I published a major paper on countering violent extremism, including a critique of current policy assumptions and a proposal for a plan of action. 

New ICCT Paper Tackles Major CVE Challenges

One of the biggest barriers to designing a comprehensive Countering Violent Extremism (CVE) program is defining its scope. This paper argues for a narrow approach, focusing on disengagement and the disruption of recruitment, a simplified model of radicalization, and concrete themes for disruptive intervention and messaging. After analyzing case studies of disengagement, a specific program of action is recommended. | Read the full paper (PDF) 

Buy the new book ISIS: The State of Terror by Jessica Stern and J.M. Berger.

Buy J.M. Berger's seminal book on American jihadists, Jihad Joe: Americans Who Go to War in the Name of Islam


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The Dystopian Spectacle

My most recent article, published Sunday, looks at the violent spectacle in dystopian fiction, and how it does and does not reflect the new realities of shared violence online, in the context of ISIS but also the next wave of participatory violence:
One of the most popular tropes in dystopian fiction is the “violent spectacle.” Immortalized in recent years by The Hunger Gamesseries, the concept is simple: A corrupt society uses some public display or broadcast of violence to manipulate the masses.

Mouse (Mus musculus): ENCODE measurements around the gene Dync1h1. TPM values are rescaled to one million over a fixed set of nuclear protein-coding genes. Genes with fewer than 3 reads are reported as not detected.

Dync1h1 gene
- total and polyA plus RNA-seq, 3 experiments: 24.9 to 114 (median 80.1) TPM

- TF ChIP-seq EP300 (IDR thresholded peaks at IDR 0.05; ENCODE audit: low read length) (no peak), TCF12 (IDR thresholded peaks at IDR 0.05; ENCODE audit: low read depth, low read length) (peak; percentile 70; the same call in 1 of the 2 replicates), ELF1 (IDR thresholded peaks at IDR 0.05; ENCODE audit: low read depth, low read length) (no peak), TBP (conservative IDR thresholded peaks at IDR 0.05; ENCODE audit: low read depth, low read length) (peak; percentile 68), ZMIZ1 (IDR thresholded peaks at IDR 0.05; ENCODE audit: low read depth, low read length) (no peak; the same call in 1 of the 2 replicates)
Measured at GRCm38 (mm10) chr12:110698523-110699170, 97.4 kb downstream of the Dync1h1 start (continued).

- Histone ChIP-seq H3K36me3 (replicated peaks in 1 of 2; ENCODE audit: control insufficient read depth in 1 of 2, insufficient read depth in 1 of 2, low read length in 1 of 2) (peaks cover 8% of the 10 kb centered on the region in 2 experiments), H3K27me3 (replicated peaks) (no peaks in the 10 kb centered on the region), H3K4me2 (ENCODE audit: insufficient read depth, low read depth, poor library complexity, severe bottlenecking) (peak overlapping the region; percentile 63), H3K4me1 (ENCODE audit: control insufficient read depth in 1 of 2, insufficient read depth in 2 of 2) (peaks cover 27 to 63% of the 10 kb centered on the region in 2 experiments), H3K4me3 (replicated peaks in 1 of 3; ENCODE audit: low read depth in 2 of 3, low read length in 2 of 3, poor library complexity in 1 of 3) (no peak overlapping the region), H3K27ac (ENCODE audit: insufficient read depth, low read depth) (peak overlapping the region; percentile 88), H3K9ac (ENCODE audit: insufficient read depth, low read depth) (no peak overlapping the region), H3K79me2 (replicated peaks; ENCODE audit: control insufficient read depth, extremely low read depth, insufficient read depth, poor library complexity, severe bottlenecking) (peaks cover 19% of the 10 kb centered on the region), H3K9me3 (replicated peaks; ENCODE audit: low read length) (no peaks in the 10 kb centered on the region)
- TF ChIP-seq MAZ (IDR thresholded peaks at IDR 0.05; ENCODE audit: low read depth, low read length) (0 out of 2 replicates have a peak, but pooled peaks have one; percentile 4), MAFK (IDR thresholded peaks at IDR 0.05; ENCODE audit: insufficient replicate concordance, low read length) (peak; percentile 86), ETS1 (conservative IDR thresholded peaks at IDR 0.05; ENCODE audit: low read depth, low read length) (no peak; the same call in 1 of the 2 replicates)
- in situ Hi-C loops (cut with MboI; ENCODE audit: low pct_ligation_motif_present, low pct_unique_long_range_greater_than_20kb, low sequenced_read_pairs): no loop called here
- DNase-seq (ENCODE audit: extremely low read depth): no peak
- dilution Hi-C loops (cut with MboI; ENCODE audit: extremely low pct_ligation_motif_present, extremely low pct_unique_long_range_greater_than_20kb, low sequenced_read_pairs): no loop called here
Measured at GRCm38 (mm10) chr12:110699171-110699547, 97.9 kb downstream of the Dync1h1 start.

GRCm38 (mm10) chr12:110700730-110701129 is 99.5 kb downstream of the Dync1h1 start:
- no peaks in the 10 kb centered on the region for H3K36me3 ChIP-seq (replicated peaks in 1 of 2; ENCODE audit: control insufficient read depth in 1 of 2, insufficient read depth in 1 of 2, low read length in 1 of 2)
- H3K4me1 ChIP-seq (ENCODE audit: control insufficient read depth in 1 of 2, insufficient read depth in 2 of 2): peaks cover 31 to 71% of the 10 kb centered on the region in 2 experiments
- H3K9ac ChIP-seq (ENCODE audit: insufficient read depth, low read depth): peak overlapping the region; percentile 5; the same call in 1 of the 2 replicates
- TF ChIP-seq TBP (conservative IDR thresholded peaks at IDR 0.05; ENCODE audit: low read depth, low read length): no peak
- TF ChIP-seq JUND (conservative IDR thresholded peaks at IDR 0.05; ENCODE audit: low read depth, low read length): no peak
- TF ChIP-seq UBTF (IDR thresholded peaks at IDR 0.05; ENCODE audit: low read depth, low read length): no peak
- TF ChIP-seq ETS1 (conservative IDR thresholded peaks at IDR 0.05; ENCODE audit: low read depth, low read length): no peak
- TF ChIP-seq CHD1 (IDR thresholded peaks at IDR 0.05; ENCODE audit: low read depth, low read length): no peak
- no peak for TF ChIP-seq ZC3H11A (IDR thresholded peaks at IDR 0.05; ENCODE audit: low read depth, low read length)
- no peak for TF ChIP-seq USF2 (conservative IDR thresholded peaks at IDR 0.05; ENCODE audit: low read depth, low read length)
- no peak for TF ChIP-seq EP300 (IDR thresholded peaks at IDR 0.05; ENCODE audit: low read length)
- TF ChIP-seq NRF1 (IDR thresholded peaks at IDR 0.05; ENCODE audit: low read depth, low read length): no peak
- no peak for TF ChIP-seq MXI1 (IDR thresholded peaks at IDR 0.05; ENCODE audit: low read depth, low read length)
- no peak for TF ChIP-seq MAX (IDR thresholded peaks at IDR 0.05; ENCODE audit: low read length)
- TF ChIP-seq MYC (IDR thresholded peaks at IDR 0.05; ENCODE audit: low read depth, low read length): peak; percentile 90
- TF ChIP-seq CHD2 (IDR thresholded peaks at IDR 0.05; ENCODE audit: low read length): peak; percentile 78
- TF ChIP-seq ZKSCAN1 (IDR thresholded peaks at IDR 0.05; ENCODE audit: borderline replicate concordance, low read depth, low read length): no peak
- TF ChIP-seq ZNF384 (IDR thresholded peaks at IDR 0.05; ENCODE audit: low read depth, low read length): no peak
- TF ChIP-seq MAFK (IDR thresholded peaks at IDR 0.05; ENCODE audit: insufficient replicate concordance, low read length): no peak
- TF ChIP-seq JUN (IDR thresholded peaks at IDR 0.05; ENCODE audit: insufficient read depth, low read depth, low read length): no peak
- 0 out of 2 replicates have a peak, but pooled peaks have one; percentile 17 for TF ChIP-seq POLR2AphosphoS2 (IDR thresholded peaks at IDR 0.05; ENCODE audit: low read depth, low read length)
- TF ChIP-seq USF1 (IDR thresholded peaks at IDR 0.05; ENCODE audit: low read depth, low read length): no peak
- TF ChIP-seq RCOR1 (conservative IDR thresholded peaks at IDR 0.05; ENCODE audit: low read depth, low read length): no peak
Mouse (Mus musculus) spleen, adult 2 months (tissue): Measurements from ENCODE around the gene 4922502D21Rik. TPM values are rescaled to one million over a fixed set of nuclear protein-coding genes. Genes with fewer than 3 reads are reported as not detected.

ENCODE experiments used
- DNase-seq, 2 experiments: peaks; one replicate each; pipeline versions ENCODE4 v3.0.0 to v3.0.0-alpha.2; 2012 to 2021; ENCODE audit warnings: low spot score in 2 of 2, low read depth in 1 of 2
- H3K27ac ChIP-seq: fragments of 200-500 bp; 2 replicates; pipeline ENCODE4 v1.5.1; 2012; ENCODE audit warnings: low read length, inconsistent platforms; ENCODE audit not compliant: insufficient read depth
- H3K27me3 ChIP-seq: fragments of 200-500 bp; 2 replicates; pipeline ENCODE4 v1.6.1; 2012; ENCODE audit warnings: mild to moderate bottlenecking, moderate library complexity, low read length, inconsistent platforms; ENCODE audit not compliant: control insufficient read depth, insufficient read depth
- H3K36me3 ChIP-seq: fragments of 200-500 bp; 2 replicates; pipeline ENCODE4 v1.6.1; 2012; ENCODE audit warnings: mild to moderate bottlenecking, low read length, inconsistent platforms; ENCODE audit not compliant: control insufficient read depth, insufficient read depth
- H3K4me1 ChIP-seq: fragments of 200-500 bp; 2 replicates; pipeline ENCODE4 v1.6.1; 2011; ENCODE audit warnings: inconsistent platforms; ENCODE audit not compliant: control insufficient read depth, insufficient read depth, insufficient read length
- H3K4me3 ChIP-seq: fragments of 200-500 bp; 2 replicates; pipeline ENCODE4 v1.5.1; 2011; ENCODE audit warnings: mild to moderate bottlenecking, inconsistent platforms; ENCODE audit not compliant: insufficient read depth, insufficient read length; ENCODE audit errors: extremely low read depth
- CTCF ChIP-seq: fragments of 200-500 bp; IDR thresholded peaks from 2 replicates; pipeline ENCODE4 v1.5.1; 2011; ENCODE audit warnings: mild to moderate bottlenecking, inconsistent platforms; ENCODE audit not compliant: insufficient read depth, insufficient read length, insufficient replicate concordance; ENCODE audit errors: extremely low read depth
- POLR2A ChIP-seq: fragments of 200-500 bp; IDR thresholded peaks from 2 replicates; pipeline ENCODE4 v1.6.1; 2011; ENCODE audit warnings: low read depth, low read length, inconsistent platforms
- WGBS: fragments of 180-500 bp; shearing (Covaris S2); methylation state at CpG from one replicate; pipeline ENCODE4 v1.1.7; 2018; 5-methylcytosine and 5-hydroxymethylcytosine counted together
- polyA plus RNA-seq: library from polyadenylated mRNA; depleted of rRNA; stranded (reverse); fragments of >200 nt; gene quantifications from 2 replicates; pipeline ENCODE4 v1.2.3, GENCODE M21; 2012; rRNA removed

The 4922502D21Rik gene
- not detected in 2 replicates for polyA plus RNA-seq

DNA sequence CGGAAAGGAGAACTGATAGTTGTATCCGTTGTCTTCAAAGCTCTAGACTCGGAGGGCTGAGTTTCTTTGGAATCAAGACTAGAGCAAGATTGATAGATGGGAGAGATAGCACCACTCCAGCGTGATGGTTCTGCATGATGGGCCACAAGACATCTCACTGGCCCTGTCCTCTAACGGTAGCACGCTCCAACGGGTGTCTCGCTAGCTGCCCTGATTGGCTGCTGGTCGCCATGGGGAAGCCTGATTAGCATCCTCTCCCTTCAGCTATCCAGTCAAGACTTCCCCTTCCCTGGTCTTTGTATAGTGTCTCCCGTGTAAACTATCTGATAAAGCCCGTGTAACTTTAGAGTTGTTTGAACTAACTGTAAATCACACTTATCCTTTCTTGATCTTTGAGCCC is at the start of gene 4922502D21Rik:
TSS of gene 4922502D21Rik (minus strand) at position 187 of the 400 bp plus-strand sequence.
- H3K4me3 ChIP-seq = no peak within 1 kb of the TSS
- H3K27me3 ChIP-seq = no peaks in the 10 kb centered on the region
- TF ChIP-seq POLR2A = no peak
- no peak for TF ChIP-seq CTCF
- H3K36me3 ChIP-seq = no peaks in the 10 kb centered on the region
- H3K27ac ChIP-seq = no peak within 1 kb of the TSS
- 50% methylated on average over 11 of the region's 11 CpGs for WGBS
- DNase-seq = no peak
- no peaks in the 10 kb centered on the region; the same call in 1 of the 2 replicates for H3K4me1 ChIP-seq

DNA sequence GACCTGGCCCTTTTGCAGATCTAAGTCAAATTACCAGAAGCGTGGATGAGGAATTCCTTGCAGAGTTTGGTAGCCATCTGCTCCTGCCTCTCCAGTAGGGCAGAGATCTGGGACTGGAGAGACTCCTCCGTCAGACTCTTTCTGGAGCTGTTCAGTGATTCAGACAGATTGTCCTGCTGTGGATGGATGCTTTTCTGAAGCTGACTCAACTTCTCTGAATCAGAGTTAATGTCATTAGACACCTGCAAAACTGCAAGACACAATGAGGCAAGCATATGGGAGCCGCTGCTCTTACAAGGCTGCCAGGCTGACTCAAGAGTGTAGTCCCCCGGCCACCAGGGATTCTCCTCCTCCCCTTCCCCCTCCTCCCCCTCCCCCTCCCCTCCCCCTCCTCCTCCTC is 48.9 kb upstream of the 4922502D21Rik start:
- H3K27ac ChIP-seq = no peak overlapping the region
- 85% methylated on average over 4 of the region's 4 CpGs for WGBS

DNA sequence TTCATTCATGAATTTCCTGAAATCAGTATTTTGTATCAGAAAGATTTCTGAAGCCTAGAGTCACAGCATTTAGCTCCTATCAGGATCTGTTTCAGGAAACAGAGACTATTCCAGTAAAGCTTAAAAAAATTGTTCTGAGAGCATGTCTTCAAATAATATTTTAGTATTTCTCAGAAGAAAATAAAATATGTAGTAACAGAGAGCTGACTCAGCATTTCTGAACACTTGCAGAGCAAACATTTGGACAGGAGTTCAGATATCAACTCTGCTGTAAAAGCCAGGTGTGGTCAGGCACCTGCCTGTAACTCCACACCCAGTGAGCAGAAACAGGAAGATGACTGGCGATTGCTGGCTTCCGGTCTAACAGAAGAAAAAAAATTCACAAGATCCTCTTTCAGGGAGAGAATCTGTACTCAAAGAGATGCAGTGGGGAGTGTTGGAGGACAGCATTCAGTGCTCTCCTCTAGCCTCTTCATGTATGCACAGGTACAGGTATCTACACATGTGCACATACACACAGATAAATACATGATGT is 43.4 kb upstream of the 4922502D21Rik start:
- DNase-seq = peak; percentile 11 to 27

But it’s never been purely fiction. The concept of providing the masses with an experience of intentionally shared violence has, from time to time, also surfaced in the real world. In its heyday, the Roman Colosseum hosted mock battles and public executions that drew massive crowds. And during France’s Reign of Terror, tens of thousands were executed, many in public, with the clear intent to intimidate.
The full article is here.

I have launched a new blog, World Gone Wrong, to explore the intersection of radical politics and dystopian fiction, a topic that has long fascinated me. Here are some of my earlier writings on dystopia and radicalism:

And the latest post on World Gone Wrong: 


Buy the new book ISIS: The State of Terror by Jessica Stern and J.M. Berger. 

Buy J.M. Berger's seminal book on American jihadists, Jihad Joe: Americans Who Go to War in the Name of Islam


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Thursday, June 2, 2016
 

Without Prejudice: What Sovereign Citizens Believe